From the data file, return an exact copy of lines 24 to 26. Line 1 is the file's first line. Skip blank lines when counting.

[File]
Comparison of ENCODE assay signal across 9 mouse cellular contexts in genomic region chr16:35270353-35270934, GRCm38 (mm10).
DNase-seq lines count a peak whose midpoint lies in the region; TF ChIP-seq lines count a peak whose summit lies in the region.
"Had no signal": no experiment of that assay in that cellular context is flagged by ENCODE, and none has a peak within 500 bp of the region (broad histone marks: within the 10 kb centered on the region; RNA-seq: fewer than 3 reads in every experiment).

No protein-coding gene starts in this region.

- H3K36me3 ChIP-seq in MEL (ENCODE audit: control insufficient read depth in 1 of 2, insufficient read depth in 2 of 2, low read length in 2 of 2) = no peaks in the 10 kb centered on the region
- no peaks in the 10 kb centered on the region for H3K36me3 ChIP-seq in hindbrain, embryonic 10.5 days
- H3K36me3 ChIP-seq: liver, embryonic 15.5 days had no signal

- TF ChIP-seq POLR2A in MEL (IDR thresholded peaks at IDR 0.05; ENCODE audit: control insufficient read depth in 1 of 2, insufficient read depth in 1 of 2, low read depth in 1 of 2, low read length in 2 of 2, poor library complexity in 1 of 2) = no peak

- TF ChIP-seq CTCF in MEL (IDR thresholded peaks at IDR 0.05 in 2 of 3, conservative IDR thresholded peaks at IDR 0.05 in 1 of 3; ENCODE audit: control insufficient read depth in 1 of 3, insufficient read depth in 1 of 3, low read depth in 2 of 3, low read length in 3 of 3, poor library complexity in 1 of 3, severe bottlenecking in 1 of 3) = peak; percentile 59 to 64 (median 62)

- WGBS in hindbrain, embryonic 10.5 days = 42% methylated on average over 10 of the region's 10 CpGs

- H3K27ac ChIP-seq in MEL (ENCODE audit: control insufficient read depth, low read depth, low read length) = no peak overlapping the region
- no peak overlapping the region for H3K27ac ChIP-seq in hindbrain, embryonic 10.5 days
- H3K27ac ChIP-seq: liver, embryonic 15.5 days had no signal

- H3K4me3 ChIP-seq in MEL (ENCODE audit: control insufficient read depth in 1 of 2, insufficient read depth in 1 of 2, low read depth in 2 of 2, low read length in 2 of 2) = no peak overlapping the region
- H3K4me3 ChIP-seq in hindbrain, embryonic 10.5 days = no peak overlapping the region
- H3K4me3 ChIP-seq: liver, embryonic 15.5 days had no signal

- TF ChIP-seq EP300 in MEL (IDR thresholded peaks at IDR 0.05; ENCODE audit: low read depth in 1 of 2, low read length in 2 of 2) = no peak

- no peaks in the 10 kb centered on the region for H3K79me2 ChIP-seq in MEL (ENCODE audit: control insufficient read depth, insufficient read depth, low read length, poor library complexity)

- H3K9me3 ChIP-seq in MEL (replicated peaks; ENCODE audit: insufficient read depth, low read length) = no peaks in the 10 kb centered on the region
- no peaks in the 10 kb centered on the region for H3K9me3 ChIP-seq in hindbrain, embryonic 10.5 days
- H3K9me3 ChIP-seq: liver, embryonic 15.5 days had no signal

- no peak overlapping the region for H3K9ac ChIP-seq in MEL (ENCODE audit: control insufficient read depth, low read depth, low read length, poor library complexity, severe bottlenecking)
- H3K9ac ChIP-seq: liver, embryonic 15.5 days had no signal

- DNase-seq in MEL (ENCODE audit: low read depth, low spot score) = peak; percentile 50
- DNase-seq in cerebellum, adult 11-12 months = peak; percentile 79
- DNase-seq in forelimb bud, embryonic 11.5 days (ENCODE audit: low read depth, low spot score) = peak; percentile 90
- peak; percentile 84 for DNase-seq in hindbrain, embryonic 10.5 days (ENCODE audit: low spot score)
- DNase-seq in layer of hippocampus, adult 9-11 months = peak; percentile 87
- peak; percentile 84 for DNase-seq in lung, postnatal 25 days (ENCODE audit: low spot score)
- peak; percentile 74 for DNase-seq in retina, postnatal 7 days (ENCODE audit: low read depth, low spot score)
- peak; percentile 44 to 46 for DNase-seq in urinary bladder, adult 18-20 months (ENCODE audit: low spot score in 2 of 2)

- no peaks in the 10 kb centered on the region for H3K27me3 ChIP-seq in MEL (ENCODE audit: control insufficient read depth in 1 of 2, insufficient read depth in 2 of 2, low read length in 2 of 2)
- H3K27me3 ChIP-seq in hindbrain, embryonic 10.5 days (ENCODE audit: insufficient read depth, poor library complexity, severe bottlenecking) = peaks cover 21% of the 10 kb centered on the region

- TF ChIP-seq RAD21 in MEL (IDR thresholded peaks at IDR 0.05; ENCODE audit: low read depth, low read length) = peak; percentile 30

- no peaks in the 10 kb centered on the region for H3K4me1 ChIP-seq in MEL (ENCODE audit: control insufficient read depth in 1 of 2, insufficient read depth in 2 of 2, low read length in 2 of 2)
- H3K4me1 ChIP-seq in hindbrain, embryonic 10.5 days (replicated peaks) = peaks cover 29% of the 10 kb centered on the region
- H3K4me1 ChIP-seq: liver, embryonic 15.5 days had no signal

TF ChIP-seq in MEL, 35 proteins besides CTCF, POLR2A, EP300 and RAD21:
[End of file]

- DNase-seq in MEL (ENCODE audit: low read depth, low spot score) = peak; percentile 50
- DNase-seq in cerebellum, adult 11-12 months = peak; percentile 79
- DNase-seq in forelimb bud, embryonic 11.5 days (ENCODE audit: low read depth, low spot score) = peak; percentile 90